Krewe of Red Beans, Rouses Markets, the Preservation Hall Foundation, Market Umbrella and the New Orleans Musicians Clinic & Assistance Foundation are partnering for a new effort to ease the pain of the pandemic, the Feed the Second Line program
On March 17, the Krewe of Red Beans, a group that holds a Lundi Gras walking parade, began raising money to buy food from locally owned New Orleans restaurants. Quickly, the effort grew. A month later, the Krewe of Red Beans was operating the largest such effort in the United States. As of April 19, the Feed the Front Line NOLA had sent over 60,000 meals to doctors, nurses and other healthcare workers engaged directly with COVID-19 patients, spending $566,000 in the local economy so far. 49 restaurants and coffee shops are being supported by the initiative.
For Part 2 of this two-part series on Magazine Street, Uptown Messenger takes a snapshot of restaurants, bars and coffee shops in the wake of the coronavirus pandemic. (Part 1 focused on local shops and galleries.)
Along Magazine Street, a gastronome can sample French, Indian, Vietnamese, Cajun, Creole, Chinese and homegrown flavors in myriad restaurants that dot the six-mile stretch. Bars, an important part of New Orleans social life and culture, can be temples of cocktail culture or beloved neighborhood hangouts. Coffee shops offer places to relax, visit, study or work and have their own individual vibes. Along with the mix of retail stores, these businesses have made Magazine Street a popular destination for tourists and locals.
Who among us wouldn’t want to be eating with friends at a neighborhood restaurant, shopping at a favorite boutique or getting ready for Jazz Fest? Unfortunately we can only dream about those luxuries right now. Ms. Corona is holding us back as a region, a nation and globally. She won’t be letting go until we have a vaccine. As the owner of several small businesses, I want to open up New Orleans just as much as anyone. I need customers.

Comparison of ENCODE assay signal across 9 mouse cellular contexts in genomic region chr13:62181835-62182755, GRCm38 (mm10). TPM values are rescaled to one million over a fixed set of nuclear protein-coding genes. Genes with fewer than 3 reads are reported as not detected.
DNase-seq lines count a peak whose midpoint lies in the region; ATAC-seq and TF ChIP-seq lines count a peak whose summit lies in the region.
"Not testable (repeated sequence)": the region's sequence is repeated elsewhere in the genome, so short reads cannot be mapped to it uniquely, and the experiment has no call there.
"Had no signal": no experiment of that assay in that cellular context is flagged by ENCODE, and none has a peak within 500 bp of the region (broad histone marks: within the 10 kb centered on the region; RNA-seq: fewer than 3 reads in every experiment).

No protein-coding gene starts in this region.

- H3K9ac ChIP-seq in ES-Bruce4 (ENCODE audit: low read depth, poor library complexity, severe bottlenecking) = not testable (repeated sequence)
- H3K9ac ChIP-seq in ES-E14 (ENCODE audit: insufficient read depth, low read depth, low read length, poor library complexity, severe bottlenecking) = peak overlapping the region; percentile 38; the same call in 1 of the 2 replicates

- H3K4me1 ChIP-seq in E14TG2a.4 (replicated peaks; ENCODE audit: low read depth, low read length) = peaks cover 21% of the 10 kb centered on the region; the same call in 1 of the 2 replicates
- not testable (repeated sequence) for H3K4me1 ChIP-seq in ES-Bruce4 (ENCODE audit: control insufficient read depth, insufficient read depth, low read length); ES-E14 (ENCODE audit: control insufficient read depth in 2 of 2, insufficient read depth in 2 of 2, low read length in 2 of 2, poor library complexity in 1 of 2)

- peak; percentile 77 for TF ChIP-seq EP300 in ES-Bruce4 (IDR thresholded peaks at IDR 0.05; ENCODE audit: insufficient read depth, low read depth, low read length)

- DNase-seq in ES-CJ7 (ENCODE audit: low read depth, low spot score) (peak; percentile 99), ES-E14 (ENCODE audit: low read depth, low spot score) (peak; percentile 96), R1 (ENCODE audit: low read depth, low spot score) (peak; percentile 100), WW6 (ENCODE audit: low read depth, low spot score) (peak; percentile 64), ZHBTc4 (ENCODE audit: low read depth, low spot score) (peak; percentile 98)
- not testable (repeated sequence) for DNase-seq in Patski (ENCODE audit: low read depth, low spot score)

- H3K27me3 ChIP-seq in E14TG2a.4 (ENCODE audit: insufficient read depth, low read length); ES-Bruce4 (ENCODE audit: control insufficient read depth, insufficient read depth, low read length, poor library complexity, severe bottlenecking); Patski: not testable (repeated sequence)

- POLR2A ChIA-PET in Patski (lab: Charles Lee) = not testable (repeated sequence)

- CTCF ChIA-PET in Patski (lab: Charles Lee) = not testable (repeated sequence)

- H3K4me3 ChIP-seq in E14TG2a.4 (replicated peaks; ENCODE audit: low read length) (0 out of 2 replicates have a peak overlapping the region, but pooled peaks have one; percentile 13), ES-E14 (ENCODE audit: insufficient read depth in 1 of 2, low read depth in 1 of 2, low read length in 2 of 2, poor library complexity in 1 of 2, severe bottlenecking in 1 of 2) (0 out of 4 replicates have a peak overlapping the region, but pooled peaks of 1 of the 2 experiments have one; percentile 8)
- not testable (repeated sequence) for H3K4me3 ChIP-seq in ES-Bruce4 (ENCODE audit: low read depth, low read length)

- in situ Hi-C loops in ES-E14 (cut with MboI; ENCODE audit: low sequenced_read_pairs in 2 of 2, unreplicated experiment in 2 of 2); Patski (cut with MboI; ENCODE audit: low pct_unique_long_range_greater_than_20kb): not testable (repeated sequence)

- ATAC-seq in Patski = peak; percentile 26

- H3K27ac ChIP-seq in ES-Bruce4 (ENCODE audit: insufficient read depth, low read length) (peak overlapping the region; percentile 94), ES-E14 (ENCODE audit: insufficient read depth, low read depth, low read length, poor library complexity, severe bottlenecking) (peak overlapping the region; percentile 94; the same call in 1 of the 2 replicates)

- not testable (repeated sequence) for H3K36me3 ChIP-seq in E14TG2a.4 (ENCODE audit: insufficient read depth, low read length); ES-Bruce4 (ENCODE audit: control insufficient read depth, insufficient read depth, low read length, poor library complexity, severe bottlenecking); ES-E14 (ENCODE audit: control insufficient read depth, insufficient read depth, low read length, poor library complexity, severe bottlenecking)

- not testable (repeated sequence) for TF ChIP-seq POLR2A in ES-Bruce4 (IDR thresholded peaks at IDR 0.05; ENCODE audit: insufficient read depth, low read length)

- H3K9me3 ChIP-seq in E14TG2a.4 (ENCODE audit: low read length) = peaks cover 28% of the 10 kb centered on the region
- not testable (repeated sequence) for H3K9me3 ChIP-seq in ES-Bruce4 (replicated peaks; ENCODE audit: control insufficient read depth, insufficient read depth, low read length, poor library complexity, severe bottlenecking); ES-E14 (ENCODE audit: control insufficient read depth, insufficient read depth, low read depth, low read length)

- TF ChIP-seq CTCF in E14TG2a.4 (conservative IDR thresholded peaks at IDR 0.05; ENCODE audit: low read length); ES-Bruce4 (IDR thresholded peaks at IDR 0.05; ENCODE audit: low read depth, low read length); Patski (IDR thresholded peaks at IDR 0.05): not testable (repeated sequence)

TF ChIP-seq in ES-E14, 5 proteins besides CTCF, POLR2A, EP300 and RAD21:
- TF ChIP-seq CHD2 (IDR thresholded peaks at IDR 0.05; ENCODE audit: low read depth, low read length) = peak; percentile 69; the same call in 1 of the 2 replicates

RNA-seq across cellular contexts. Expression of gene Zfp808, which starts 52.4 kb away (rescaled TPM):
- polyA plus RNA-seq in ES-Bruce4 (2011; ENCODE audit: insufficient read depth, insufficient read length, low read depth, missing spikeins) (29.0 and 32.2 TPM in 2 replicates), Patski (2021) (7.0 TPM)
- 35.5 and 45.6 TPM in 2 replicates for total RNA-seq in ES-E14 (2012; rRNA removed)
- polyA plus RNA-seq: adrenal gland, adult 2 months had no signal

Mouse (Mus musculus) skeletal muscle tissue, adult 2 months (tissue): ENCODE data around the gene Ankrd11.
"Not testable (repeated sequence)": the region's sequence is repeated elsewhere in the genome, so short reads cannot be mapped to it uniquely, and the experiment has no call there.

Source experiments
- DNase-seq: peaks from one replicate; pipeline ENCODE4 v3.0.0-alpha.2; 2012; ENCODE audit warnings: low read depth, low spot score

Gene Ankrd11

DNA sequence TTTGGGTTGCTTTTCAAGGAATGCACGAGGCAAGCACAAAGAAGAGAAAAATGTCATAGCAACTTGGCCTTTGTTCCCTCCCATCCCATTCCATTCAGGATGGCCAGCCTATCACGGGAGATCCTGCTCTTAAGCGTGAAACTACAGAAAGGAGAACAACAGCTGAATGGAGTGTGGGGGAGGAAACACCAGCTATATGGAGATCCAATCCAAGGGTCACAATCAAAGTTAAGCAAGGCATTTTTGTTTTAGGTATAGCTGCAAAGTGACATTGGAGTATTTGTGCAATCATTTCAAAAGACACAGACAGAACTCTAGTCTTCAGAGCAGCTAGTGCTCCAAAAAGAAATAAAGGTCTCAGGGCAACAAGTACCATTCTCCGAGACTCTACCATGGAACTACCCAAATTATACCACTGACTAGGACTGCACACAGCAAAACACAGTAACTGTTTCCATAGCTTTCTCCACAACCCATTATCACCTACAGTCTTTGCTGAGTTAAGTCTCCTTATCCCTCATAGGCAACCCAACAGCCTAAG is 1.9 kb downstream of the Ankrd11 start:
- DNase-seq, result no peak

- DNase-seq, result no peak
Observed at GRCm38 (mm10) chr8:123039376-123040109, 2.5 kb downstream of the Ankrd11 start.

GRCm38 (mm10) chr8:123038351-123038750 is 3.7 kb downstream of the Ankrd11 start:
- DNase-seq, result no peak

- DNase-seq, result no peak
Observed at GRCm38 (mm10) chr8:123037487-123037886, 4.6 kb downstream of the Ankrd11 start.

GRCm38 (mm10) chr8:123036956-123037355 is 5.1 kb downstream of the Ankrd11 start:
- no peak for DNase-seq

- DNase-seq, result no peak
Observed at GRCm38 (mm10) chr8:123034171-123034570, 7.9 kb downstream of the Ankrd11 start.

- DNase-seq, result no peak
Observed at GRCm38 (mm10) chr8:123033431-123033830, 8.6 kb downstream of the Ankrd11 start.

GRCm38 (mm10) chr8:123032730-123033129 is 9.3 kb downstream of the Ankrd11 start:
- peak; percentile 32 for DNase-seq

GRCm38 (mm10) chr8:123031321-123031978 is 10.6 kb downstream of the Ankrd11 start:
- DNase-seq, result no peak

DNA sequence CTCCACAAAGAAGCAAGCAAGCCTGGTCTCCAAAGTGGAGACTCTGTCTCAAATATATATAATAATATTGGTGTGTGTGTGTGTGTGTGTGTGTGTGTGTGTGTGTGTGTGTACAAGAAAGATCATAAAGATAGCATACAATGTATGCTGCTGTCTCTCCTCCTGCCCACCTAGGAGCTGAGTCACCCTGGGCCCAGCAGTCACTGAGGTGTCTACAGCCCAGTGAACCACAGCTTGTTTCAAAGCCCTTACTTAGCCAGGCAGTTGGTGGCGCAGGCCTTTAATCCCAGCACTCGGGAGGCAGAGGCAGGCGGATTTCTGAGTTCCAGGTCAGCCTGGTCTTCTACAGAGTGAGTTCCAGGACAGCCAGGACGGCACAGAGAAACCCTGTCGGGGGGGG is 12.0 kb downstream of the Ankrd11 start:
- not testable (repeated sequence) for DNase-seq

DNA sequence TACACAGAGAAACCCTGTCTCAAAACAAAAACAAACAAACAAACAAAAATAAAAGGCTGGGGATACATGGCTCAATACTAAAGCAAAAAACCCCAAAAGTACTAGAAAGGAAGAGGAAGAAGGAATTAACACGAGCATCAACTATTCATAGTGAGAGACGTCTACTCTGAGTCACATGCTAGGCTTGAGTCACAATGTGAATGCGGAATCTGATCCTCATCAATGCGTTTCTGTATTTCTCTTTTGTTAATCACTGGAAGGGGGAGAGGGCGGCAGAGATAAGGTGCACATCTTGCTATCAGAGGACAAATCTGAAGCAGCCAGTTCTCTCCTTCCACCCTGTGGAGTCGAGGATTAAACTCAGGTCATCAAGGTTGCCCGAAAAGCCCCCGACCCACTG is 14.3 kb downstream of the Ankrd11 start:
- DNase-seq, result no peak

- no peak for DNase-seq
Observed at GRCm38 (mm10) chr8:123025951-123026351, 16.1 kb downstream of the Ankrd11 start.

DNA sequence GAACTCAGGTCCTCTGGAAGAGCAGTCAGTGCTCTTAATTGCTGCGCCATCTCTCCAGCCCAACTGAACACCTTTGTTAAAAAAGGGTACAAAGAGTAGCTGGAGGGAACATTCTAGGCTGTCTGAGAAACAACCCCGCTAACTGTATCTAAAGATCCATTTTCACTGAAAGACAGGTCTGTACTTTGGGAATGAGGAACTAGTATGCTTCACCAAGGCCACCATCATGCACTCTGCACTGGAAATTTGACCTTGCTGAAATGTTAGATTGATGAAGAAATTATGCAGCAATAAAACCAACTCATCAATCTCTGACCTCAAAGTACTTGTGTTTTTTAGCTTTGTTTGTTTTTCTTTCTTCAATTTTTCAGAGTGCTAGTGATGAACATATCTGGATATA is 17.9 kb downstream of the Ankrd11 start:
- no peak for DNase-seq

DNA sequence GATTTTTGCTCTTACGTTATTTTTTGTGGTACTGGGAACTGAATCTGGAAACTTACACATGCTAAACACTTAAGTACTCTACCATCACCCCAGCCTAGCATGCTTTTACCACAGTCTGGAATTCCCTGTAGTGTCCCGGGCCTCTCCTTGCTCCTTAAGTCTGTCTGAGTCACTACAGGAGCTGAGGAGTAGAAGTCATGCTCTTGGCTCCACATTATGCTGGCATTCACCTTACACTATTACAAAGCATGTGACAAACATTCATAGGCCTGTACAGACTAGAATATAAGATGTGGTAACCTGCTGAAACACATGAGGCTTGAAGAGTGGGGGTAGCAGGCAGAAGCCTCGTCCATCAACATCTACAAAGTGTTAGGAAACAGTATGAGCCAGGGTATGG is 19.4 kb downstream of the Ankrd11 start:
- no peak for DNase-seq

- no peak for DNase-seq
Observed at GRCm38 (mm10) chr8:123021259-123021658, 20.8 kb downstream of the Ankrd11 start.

For Part 1 of this two-part series on Magazine Street, Uptown Messenger is focusing on retail businesses in the wake of the coronavirus pandemic. Part 2 will focus on restaurants, bars and coffee shops. The following is a snapshot of local shops and galleries. The six-mile Uptown stretch of Magazine Street is home to approximately 300 businesses, creating a hub for tourists and locals to enjoy shopping, dining and cocktails. Five weeks ago, when Mayor LaToya Cantrell issued the stay-at-home order, followed by Gov. John Bel Edwards three days later, these small businesses had to shutter their storefront operations.
Xavier University is the first site in a campaign bring COVID-19 testing to medically vulnerable communities. Walk-up testing will be available at Xavier from Tuesday (April 21) through Friday of this week. LCMC Health, the New Orleans Health Department and Louisiana State University Health Sciences Center will be conducting a mobile testing campaign for COVID-19 across the metro area over the coming weeks. At a press briefing on Monday, Dr. Jennifer Avegno, director of the New Orleans Health Department, urged residents of the Xavier neighborhoods such as Gert Town, Hollygrove and Dixon to take advantage of the testing this week. To be eligible for testing, you must be 18 years of age or older and either recently exposed to COVID-19 or recently showing symptoms of the virus.